As it stands, individuals can access and withdraw their retirement annuity funds or pension funds once they’ve completed the process of financial emigration through the South African Reserve Bank for exchange control purposes. The phasing out of financial emigration will mean that these triggers for pension/retirement fund withdrawal will need to be relooked by the legislature, but this is purely theoretical until 1 March 2021.
Until then, it’s business as usual. Should you be looking to cash in your retirement annuity funds or you’re considering shifting your pension funds abroad, financial emigration is still your only bet before 1 March 2021.
Long story short, the new South African tax law for expats:
- South African individuals will still have access to the Single Discretionary Allowance of R1 million for all purposes, including travel, gifts, investments and donations. The SDA limit is subject to review as required.
- Where individuals wish to use their foreign capital allowance for the purpose of investment (above R1 million and up to R10 million) they will not need prior exchange control approval, but they will be subject to tax compliance measures.
- South African individuals and emigrants will be treated equally under the proposed new system and the difference will come in the application of capital flow management measures.
- The purpose of the proposed new system is to place South African residents and emigrants on an equal footing, if their tax commitments have been fulfilled.
- Transferring more than R10 million abroad will see an individual being subjected to a strict verification process for tax purposes as well as a risk management test for capital flow purposes.
Which questions are hot on everyone’s lips right now after the 2020 Budget Speech?
If you’re a South African living and working abroad, these are some common issues that could possibly affect you:
- How do I know if I am a resident in South Africa for tax purposes? Take a look at the real world application of the ordinarily resident and physically present tests.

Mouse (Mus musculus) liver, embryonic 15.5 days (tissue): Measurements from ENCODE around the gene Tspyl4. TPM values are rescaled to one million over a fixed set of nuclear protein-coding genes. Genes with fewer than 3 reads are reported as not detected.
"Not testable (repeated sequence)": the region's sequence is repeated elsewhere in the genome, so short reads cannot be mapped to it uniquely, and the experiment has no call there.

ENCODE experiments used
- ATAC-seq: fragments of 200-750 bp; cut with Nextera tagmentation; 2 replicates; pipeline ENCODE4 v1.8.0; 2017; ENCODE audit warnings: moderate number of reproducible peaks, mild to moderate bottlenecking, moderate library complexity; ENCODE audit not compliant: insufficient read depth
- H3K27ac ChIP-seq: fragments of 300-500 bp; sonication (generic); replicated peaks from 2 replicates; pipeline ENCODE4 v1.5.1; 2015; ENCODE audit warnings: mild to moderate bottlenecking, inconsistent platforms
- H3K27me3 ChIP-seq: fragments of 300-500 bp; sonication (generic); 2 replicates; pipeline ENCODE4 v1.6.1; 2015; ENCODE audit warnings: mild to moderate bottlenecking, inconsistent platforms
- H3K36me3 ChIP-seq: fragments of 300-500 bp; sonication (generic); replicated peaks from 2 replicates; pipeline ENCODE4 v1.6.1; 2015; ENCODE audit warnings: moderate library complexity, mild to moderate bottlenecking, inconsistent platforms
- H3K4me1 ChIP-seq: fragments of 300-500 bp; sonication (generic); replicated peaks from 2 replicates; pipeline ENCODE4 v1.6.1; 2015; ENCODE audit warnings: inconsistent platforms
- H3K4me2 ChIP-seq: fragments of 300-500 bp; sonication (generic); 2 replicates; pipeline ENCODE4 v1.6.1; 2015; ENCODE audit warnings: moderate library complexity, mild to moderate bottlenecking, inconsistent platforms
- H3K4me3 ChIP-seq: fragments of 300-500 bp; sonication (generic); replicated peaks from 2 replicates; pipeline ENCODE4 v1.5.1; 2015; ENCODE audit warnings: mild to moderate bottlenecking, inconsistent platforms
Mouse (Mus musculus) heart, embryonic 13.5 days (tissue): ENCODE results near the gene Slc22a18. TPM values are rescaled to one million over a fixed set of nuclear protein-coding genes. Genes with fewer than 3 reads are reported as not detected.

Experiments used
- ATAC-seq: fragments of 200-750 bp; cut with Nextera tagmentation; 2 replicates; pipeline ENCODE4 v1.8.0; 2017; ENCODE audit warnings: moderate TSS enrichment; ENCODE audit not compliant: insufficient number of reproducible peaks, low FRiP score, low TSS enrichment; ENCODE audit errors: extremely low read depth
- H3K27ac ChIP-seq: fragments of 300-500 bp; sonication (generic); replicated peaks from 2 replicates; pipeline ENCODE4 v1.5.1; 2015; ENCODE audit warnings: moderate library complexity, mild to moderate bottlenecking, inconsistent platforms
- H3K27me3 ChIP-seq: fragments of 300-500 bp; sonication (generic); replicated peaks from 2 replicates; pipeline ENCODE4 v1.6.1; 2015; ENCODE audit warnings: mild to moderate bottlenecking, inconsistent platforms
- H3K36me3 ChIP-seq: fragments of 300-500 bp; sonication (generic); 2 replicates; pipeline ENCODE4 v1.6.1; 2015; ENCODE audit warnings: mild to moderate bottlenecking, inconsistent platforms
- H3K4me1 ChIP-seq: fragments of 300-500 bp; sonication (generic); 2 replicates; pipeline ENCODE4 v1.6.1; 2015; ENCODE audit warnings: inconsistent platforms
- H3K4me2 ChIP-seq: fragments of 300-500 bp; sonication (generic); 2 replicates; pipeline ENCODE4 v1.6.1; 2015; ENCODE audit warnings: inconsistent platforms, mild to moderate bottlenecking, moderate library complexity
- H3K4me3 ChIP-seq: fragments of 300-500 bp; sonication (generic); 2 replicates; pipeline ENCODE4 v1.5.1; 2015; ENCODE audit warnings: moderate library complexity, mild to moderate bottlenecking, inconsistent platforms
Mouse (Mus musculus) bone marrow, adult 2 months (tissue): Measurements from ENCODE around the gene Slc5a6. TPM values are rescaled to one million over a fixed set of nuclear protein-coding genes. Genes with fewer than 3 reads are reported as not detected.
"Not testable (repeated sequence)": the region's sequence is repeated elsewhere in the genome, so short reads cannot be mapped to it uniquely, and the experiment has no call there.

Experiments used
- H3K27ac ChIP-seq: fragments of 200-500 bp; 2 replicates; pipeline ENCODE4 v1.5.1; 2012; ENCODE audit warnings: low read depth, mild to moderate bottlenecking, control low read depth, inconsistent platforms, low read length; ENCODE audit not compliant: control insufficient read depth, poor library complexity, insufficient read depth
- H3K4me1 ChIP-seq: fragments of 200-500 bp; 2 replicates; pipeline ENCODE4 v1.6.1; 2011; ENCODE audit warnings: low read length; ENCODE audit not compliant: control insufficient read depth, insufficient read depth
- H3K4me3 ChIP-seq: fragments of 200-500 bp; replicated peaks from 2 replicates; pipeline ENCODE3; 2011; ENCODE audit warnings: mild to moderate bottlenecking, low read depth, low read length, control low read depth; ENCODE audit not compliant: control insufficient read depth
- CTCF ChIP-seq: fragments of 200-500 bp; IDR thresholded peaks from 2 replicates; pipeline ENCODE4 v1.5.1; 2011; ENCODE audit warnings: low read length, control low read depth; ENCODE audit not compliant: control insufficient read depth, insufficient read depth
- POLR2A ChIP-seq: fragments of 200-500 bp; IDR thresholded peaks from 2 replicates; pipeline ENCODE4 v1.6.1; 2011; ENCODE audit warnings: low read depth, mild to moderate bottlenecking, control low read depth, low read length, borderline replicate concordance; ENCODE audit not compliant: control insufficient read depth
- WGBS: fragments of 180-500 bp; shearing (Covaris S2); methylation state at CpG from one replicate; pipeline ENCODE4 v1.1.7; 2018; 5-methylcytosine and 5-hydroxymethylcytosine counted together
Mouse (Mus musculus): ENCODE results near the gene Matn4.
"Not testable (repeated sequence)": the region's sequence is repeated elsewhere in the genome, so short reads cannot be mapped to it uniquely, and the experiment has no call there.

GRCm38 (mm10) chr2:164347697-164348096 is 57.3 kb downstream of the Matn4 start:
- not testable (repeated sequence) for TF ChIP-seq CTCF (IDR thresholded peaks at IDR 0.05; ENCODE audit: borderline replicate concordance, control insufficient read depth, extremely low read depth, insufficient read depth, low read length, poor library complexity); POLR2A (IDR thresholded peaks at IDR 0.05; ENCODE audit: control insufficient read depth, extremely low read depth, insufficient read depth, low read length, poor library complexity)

- What’s the difference between financial emigration and tax emigration? Take a look at the implications for exchange control and tax residency purposes.
- What is South African expat tax and do I have to pay it? Can I avoid expat tax by financial emigration?
- What do I need to know about exiting the South African tax system? What is the exit tax that is triggered by changing tax status from resident to non-resident?
Uncertain times call for a trusted financial services partner
Until our tax and exchange control authorities have provided clarity on their proposed amendments to their current systems, we should apply more caution than usual. It’s never a good idea to fall foul of tax and exchange control legislation, which is why it’s so important to choose a cross-border financial services provider that can also deliver peace of mind along with their services.
Introducing FinGlobal. The financial emigration specialists and cross-border financial services provider with all the right credentials.
Since 2009 we’ve dealt with more than 60 000 clients on various aspects of their cross-border financial portfolios, and we’re ready to put our expertise and credentials to your service. We have a 100% success rate and you can rest assured everything we do is completely above board.
- We are a licensed Financial Services Provider (# 42872) with the South African Financial Sector Conduct Authority (FSCA). Click here for membership verification.
- We are registered with South Africa’s Financial Intelligence Centre (FIC).
- We are a licensed Treasury Outsourced Company with the South African Reserve Bank (SARB).
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Still got questions? Get started with your free, no-obligation financial emigration assessment today.